15. well i went through a ginorums puddle last night and all I felt was wet feet :(
  16. :LOL: :LOL:

    Least ya got clean boots again :)
  17. I have ridden in a couple of torrential downpours with huge puddles / water flowing across the road (highway speeds). I found that the bike handles big puddles better than my car. I found it was best to slow down (duh!) and to hit the puddles upright with a little power on. The bike seemed to slice through the puddles with little lateral movement. I could feel the drag but didn't really worry me too much. In my car in the wet I seem to get much more latteral movement. I reason that this would be because of the drag difference between the different side wheels / depth of puddle etc.

    Another thing is to dry your brakes after puddles. No sense in reaching for the stop lever to find that little is happening!

  18. With big puddles, it's not aquaplaning that's the problem (the "sharp" profile of bike tyres are much better than the flat car tyres for cutting through to the tarmac) - it's that the water off the front wheel can fling up with considerable force.

    I've had my feet knocked off the pegs a couple of times hitting big trenches of water at 60-80k. So careful of that. The bike didn't seem too fazed by it.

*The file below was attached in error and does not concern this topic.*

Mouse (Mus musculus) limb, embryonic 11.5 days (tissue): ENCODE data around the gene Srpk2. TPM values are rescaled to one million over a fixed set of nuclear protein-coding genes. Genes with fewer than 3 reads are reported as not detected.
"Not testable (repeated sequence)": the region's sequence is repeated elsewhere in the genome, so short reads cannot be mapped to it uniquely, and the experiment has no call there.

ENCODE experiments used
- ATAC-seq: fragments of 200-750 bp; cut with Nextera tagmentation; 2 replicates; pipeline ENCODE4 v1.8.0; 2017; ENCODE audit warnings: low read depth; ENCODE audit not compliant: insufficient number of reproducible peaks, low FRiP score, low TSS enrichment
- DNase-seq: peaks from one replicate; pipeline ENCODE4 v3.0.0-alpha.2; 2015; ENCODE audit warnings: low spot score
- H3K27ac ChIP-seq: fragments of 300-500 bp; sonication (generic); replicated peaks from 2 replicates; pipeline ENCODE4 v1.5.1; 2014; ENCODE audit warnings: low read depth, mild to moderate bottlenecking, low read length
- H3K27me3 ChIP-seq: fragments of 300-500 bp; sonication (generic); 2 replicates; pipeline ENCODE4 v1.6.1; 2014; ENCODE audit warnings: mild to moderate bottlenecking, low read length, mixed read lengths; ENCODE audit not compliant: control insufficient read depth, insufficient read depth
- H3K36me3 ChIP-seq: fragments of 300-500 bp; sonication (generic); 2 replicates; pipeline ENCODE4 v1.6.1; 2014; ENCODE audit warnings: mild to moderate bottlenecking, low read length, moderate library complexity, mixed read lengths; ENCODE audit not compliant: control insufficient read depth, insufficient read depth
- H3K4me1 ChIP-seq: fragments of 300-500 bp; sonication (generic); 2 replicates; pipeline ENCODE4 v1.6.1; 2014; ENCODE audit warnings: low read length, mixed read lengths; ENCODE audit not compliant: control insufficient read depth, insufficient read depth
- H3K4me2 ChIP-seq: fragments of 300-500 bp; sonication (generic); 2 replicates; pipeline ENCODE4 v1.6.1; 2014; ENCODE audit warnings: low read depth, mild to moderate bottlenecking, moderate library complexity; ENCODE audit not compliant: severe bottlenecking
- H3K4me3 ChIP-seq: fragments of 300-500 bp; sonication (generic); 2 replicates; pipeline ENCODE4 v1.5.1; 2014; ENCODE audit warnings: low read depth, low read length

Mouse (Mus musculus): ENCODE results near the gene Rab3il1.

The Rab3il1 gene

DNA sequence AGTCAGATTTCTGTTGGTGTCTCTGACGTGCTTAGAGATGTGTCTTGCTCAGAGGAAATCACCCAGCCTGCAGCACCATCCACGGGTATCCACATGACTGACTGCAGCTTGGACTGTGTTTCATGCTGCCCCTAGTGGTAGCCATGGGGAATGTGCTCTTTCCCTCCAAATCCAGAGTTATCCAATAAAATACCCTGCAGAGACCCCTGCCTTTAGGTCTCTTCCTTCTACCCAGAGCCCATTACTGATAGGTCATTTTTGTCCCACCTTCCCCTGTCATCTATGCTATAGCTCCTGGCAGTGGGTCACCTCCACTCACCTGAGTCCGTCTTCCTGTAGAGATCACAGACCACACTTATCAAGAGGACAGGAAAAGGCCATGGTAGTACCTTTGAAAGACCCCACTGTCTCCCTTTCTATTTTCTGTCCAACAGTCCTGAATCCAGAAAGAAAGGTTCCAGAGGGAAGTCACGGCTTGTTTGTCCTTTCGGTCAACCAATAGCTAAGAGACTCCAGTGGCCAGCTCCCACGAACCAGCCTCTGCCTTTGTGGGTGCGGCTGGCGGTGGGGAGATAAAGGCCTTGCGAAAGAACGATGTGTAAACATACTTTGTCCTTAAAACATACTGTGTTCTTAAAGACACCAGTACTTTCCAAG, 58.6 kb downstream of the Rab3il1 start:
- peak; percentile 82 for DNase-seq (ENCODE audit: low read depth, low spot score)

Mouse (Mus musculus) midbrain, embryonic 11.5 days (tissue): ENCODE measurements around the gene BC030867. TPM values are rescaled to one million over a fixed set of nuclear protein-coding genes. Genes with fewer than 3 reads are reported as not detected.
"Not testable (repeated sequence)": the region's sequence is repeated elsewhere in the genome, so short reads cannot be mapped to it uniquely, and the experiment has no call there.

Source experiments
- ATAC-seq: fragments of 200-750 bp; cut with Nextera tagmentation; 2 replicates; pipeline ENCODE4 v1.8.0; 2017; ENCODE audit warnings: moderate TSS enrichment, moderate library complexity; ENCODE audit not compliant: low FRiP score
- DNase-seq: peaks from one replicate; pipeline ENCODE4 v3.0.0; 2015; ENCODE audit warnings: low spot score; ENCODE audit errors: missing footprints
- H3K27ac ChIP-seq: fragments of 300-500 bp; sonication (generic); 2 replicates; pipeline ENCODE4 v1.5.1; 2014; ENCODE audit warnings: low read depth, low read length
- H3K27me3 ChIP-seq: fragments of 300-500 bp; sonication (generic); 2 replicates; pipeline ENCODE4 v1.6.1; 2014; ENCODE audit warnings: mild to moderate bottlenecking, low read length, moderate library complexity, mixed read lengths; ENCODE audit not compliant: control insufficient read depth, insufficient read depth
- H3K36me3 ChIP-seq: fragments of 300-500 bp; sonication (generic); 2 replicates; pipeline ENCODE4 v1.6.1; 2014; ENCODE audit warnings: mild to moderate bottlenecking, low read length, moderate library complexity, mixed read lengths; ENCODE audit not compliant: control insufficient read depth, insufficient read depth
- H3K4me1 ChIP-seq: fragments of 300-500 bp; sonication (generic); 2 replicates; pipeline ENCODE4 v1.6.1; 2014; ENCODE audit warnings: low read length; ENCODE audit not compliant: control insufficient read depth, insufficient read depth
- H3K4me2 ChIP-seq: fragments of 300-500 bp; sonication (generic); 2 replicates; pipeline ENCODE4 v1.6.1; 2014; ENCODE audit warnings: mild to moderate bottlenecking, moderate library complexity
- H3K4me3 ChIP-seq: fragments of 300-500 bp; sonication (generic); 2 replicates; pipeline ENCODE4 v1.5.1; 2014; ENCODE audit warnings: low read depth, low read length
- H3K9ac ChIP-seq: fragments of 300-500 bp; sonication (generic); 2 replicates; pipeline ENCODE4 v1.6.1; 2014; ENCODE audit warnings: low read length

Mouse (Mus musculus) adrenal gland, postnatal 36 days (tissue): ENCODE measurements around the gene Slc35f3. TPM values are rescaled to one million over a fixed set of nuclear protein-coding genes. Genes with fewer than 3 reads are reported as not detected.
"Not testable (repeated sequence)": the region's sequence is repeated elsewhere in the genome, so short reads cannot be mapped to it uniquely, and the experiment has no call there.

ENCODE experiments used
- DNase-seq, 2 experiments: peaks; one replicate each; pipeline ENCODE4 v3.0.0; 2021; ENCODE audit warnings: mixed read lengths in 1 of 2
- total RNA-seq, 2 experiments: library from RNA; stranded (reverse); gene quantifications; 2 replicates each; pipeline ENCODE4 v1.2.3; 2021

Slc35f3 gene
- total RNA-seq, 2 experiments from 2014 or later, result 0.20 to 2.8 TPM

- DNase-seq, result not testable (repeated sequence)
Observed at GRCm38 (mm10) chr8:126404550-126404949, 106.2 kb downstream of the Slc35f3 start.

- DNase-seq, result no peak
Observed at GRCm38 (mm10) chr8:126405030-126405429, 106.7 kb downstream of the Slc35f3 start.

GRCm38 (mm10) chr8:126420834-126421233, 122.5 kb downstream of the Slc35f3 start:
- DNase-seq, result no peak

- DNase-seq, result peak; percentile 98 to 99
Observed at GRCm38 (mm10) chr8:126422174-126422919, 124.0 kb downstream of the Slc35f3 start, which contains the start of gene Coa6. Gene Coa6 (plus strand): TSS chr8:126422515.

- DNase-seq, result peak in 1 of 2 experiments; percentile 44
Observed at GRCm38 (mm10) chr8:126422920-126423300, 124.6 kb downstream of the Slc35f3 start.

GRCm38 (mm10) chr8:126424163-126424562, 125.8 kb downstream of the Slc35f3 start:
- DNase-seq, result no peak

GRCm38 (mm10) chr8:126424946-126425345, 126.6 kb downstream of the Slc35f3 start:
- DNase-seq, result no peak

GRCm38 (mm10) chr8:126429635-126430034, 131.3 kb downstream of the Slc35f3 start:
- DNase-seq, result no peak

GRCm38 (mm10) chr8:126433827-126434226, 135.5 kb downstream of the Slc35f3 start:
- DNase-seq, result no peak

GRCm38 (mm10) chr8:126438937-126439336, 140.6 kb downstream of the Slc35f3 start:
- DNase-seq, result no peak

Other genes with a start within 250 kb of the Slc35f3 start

You've got to be extra watchful of cars too in this regard, whether they're in front, beside you or coming the other way, because when they hit a big puddle at speed, a wall of water rises up and smacks you right in the face if it's timed right.

    I remember coming down King st. in the floods last Feb and a truck going the other way kicked up this f*cking tidal wave. I saw it coming, Cheng was hanging on behind me for dear life, and I sort of yelled "AAAAAAARRRRRRRR SHIIIIIIITTT" as it belted me square in the face and chest.

    It pushed me backwards so hard I nearly knocked Cheng off the back seat, and my hand rolled back on the throttle with such a jerk it was probably the closest I came to achieving a crap wheelie on the ol' 250 cruiser.

    So now if I see that situation coming, I take immediate evasive action, either powering on and accelerating past the puddle before the oncoming car hits it, or slowing down as early as I can to miss the hit.
  19. What about visor up vs visor down?

    I find with the visor up I get rain hitting my eye balls with force, visor down I steam up.

    So whats best?
  20. #1 - get an antifog visor insert or treatment.

    #2 - open it up just a crack, then open fully when stuck at the lights. Although this lets water down the inside of the visor, which sucks arse.